Hi, Billy! You know, to give you the best answer, I think I should ask you a few questions first that will help define the problem and the situation.
First of all, are there any friends he's close to whose parents you approve of that you could ask for him to board with and you would pay for his upkeep?
Has Borderline Personality Disorder ever been brought up or diagnosed?
Is there currently any psychologist that has a connection here with him that can advise you? If so, what does he/she say?
Any siblings he's close to?
Any extra information that will help, feel free to share.
Let's go forward from the answers to these questions. Please go ahead and post your response. I may be away from the computer for the night before you respond. If so, would tomorrow be okay for me to respond?
Billy, I'm sorry I couldn't get to the computer till now--I am a psychologist in private practice and I had to be in my office today. I also know that you would like an answer as quickly as possible, but Ryan's situation is clearly complex now that I know more.
He was adopted and came to you and his mom at 12. That changes things. The first thing is that we have to rule out some disorders but I don't know what the professionals have already ruled out. So I'm going to ask about two areas that are sometimes not considered and yet can be problems. I also need to make sure I understand: his aunt and uncle live in Virginia, right? Can he stay with them next year for school? Do they live in a city with more psychologists and mental health resources than SD?
If you let him stay in SD, will he have a secure place where he will be supervised properly like with his aunt and uncle?
Okay. Now the questions to rule out disorders. I hope this isn't too much for you Billy:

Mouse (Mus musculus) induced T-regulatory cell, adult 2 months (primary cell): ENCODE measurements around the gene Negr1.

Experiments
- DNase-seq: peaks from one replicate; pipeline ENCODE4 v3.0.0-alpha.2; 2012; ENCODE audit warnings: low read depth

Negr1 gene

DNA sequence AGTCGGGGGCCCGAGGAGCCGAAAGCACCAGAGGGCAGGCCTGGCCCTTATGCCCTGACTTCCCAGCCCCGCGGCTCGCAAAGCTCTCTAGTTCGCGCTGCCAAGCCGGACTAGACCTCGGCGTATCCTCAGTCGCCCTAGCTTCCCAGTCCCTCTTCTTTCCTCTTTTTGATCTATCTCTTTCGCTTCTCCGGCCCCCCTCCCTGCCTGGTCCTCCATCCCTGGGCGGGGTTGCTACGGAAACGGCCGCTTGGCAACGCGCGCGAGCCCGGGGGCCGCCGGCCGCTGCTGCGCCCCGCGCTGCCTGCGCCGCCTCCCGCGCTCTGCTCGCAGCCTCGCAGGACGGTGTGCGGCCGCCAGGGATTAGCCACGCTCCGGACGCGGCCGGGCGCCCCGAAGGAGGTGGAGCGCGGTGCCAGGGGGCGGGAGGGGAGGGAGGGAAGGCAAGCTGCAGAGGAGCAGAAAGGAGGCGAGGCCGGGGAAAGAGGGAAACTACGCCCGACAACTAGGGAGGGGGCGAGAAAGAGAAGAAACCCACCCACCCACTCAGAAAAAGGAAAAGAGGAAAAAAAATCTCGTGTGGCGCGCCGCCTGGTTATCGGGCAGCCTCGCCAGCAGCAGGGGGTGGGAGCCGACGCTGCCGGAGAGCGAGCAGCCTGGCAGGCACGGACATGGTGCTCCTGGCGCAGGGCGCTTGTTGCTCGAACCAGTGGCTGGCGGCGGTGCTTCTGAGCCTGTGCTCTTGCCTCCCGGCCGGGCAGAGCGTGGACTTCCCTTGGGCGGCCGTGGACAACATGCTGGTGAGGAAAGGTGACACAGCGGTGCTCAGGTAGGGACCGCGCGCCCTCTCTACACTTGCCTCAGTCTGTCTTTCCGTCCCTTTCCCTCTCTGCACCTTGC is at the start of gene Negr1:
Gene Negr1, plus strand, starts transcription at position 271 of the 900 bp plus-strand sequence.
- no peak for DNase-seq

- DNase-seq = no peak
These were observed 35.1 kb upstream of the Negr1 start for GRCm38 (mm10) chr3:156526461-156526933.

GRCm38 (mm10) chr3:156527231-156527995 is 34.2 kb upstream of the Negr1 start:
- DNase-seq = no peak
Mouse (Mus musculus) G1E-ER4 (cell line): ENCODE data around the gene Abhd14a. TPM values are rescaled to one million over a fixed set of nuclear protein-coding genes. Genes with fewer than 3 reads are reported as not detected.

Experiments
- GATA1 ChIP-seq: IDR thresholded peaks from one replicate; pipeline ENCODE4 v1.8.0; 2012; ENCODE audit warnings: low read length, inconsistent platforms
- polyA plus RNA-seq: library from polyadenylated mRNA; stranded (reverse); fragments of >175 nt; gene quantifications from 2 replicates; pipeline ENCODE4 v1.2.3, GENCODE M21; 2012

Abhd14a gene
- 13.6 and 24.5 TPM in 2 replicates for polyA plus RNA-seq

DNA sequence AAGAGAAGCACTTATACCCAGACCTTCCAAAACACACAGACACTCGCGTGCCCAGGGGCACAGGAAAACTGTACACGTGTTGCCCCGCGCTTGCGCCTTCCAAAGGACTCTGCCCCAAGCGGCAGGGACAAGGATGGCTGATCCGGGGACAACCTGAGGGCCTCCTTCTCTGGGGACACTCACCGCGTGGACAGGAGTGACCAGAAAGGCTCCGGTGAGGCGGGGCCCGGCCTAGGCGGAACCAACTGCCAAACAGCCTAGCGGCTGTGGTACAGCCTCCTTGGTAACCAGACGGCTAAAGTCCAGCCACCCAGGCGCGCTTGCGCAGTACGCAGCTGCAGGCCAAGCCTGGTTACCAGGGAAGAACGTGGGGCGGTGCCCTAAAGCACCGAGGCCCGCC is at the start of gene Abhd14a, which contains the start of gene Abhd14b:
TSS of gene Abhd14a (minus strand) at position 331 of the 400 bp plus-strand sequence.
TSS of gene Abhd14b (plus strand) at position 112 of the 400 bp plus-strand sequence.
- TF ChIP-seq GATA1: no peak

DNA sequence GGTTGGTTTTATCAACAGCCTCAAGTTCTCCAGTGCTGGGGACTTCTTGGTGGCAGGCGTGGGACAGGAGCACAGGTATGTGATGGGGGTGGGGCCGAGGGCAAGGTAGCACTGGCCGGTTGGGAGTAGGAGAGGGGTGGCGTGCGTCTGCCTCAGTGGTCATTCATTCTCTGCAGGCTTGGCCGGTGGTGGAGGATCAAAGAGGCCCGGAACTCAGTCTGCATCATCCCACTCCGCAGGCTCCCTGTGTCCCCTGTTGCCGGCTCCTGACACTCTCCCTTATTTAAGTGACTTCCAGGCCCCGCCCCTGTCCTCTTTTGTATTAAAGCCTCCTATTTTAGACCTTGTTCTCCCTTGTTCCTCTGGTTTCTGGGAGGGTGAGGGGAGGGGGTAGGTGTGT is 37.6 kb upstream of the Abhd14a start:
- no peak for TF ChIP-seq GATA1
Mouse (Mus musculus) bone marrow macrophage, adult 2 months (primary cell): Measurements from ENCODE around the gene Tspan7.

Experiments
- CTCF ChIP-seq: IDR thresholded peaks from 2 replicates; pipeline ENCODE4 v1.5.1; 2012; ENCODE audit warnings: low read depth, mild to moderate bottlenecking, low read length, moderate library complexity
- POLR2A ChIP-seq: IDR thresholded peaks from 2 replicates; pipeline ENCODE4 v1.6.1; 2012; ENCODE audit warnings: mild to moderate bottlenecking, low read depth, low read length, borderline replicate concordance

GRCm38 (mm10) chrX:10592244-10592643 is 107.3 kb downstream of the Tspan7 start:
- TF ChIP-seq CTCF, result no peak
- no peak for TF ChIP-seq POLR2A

The first is Reactive Attachment Disorder. I want you to look at the following website and look at the checklist of symptoms on the left hand side and see what you think. Then please report back on your impressions. Okay? http://www.radkid.org/signs_and_symptoms.html Do enough of the symptoms sound like your daughter that we should explore this? What are your thoughts? Next is Asperger Syndrome. I think it is rather unlikely, though I work with AS teens and they are usually highly intelligent and can get very belligerent and oppositional. So, let's look at the following list and see if it rings true for you:
Has he been evaluated as being higher than average intelligence?
Does he make friends easy now and in the past? Does he play in age appropriate ways and have good social skills?
Does he tend to obsess on activities he likes and have a hard time stopping when it's time to do something different?
Does he have repetitive motions and movements? Does he also have certain habits he does over and over?
Does he bring his fingers to his mouth or make facial expressions when talking, when he's unhappy or angry?
Does he have a hard time relating to other people's feelings?
Okay, I hope you get the idea of what we're looking for.
Let's go forward from the answers to these questions.